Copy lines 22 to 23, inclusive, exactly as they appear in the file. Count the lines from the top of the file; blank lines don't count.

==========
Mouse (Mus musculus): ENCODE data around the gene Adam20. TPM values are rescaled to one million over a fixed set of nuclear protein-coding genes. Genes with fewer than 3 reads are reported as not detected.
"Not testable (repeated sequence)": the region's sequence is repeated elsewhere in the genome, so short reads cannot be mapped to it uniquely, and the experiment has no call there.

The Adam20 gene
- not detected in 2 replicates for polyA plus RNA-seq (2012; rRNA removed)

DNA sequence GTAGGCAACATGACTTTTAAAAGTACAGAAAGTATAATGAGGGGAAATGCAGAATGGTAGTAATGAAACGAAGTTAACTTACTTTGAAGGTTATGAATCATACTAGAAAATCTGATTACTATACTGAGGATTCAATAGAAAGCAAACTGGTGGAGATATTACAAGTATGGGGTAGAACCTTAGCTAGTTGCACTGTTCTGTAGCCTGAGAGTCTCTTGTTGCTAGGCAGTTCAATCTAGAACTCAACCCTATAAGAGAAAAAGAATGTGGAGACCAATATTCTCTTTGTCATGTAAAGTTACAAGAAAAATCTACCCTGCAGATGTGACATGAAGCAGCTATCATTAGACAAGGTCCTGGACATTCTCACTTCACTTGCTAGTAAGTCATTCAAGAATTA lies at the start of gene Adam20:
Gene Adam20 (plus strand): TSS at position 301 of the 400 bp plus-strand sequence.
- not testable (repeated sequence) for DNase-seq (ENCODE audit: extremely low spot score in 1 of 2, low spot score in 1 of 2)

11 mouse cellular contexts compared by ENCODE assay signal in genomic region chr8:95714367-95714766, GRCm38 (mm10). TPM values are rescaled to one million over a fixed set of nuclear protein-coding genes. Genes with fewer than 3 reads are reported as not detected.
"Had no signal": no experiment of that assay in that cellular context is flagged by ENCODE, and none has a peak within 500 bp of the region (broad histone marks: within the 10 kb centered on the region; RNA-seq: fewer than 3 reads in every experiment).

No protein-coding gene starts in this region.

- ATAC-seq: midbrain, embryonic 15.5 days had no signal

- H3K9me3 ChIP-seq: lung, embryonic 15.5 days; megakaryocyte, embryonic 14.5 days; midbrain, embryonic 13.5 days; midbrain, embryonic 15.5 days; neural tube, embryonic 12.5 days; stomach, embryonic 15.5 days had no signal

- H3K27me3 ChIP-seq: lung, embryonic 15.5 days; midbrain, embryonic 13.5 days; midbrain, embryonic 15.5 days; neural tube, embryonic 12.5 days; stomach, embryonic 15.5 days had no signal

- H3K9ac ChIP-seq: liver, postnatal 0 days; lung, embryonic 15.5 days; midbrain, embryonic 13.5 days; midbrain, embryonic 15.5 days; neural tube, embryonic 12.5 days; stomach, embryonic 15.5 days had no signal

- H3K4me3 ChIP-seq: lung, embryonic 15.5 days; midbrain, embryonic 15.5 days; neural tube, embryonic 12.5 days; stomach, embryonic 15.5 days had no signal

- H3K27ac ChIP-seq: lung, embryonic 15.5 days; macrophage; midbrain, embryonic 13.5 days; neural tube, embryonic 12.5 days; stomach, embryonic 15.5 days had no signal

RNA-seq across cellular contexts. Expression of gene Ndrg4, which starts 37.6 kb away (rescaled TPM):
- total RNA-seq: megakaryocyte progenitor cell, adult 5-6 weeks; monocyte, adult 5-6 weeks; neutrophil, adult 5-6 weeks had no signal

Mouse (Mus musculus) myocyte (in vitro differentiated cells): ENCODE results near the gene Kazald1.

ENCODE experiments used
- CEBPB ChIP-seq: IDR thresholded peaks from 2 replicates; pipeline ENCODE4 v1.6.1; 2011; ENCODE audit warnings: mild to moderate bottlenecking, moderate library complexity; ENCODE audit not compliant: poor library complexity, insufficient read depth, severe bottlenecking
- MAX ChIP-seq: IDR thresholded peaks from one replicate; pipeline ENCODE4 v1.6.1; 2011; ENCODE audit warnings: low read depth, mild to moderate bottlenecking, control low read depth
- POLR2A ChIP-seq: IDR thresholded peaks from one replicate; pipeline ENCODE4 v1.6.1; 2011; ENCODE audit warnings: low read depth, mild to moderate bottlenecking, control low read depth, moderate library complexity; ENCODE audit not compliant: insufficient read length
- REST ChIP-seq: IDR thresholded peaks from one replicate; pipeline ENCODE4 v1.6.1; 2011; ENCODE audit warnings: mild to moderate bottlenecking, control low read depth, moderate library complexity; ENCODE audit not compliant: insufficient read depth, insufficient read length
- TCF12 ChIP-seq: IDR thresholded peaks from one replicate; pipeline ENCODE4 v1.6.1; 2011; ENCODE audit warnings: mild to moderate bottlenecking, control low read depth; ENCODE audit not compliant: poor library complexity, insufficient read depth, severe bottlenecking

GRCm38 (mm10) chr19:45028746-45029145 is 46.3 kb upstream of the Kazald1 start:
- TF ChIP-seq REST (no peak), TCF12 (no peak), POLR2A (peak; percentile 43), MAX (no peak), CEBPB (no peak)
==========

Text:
- MAX ChIP-seq: IDR thresholded peaks from one replicate; pipeline ENCODE4 v1.6.1; 2011; ENCODE audit warnings: low read depth, mild to moderate bottlenecking, control low read depth
- POLR2A ChIP-seq: IDR thresholded peaks from one replicate; pipeline ENCODE4 v1.6.1; 2011; ENCODE audit warnings: low read depth, mild to moderate bottlenecking, control low read depth, moderate library complexity; ENCODE audit not compliant: insufficient read length